Suffolk Closeup: A pioneer in creating laws protecting the environment

“So now we’re stuck here in paradise,” Victor J. Yannacone, Jr., the colorful and feisty Suffolk County attorney, was saying from the Hawaii island of Maui the other day.

Mr. Yannacone and his wife, Carol, had gone to visit their son, Victor J. Yannacone III, for Thanksgiving 2019 “and then we were going to stay to April or May.” And then “the epidemic hit” of COVID-19 “and we were quarantined. We never got home.”

And, at 85 with serious arthritis, “I don’t want to get on an airplane” and fly back. So, they remain in paradise.

Mr. Yannacone, with a long career in the law in Suffolk, remains involved in legal matters. “I’ve been doing civil rights law” from Hawaii, including working with attorney Cory H. Morris, whose practice is in Melville.

It was here, notes his website,, that he “coined the phrase and created the field of Environmental Law during the litigation over DDT during the 1960s.” Pioneered by Mr. Yannacone, it is now a global legal specialty.

Some five decades ago, Mr. Yannacone brought a lawsuit in the name of his wife, Carol, joined in by a group of prominent Suffolk environmentalists including Art Cooley, Dennis Puleston, Dr. George Woodwell, Dr. Charles Wurster, Dr. Robert Smolker and Anthony Taormina to stop the then Suffolk County Mosquito Control Commission from spraying DDT.

The result was an end to DDT use in Suffolk; it was later banned across the United States. The Suffolk group behind the lawsuit became a national organization, the Environmental Defense Fund.

“It was June 1966 in the New York State Supreme Court, Suffolk County, in Riverhead, when the first round of what later would be called the DDT wars began,” Mr. Yannacone has re-counted to me. The suit was aimed at prohibiting the county commission — and the words years later still spilled off his tongue,“ From any further use of DDT, an action brought individually and on behalf of all those entitled to the full benefit and use of the unique natural resource treasures of Suffolk County, without degradation from the impact of broad spectrum persistent chemical biocides like DDT.”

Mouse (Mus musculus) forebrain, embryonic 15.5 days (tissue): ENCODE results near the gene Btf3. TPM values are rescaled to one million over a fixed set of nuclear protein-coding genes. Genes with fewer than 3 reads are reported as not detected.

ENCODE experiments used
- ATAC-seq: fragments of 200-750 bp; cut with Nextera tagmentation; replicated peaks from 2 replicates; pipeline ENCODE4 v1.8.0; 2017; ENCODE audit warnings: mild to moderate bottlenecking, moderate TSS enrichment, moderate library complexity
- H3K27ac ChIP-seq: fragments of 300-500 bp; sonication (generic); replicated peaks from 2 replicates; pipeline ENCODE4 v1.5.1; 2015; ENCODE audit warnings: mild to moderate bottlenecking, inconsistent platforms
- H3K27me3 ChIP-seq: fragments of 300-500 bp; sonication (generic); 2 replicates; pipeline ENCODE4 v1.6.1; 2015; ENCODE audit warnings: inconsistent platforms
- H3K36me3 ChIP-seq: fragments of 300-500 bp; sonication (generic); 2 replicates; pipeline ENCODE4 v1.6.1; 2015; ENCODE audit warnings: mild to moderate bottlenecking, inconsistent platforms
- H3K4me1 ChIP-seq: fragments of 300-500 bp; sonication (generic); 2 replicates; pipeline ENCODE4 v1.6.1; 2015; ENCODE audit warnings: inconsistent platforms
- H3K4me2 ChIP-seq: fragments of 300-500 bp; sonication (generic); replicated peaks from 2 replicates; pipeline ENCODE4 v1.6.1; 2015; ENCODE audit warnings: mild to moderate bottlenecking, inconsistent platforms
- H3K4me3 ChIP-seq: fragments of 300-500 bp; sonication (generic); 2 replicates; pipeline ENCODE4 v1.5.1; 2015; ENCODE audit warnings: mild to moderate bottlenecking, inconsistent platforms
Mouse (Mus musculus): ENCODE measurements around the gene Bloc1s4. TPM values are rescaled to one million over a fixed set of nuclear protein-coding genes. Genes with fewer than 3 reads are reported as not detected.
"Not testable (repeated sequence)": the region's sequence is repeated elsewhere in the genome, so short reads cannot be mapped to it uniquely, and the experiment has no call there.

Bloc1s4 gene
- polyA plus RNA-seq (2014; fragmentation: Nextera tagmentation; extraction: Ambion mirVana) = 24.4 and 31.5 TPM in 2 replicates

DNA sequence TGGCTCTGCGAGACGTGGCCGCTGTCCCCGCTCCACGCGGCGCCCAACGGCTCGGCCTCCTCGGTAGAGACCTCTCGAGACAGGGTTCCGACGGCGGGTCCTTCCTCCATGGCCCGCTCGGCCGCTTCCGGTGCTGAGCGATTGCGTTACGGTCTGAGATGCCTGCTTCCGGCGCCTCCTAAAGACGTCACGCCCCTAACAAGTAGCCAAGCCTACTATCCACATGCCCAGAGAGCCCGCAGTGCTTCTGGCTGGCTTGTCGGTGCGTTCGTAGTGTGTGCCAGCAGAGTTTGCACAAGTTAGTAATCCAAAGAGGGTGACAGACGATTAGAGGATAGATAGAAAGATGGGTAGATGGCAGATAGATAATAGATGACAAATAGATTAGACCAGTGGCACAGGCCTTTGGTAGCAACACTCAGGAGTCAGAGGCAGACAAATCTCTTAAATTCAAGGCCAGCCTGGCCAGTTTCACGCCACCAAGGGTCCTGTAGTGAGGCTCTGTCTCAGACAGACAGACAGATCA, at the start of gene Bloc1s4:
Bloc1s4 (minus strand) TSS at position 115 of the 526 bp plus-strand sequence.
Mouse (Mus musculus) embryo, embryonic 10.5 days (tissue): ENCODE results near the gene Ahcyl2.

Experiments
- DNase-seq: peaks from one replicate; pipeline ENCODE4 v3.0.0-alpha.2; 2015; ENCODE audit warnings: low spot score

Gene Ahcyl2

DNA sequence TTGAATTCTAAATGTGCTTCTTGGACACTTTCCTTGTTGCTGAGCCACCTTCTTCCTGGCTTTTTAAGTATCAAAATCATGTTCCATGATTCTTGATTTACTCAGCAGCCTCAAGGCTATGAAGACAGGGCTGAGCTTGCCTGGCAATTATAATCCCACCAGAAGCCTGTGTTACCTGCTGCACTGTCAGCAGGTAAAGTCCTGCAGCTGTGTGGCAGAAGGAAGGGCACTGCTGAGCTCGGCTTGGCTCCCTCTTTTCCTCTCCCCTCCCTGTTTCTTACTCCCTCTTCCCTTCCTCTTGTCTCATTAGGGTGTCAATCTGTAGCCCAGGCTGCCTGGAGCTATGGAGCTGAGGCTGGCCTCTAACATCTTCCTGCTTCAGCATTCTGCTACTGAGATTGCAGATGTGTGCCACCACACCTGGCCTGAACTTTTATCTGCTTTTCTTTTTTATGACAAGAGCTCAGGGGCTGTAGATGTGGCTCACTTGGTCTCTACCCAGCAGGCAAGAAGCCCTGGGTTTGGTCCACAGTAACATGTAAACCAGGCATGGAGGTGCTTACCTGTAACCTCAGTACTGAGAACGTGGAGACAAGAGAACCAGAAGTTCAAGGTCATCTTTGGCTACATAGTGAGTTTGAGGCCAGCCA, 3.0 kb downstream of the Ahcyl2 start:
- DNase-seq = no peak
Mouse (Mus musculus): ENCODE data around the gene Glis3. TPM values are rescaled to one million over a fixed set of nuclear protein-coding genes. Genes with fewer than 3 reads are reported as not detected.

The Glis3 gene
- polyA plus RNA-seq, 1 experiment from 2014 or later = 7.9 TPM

The judge in the case, the late Justice D. Ormonde Ritchie of Brightwaters, “was asked by the attorney for the county, ‘What’s the basis for this lawsuit?’” Mr. Yannacone said.

Then “the judge turned to me and asked, ‘Where should your adversary look this up?’” Mr. Yannacone recalled. “I said, ‘Try environmental law.’”

In their accounts of the case, The New York Times and other newspapers described it as involving a new concept of law.

Mr. Yannacone was to go on and write the two-volume treatise Environmental Rights & Remedies, to establish the Environmental Law Section of the American Trial Association, and to give presentations through the years on environmental law around the U.S. and the world. 

Among his presentations was what became known as his “Sue The Bastards Speech,” delivered in 1968 at a convention of the National Audubon Society. “I called on National Audubon to follow in the footsteps of the civil rights movement and knock on courthouses across the land and seek justice for the environment: the air we breathe and the water we drink, and diverse populations of plants and animals on which human life and society depend,” said Mr. Yannacone.

Also, in 1994. Mr. Yannacone, from Patchogue where his law practice was based, was elected Patchogue village justice. He remained on the bench through 2002 and “adjudicated more than 8,000 cases,” says his website.

Moreover, he was an attorney in litigation involving the Long Island Lighting Company’s Shoreham nuclear power plant — a failed project he challenged — and was an attorney in the lawsuit brought by veterans who were victims of Agent Orange, the toxic defoliant used by the U.S. military during the Vietnam War. The class action suit was settled in 1974 for $180 million, the high-est settlement in the history of U.S. jurisprudence at the time.

He established the Brookhaven Town Council on the Arts and also the Brookhaven Town Symphony Orchestra. And on top of everything else here, Mr. Yannacone was an active baritone saxophone musician performing with it and other musical groups among them The Symphonic Band of Suffolk and Big Band East. Indeed, the “only thing I miss getting old,” commented Mr. Yannacone from Hawaii, is that “my arthritis has gotten so bad I can’t play any longer.”

As for his baritone saxophone, “I’ve passed it on to my grandson.”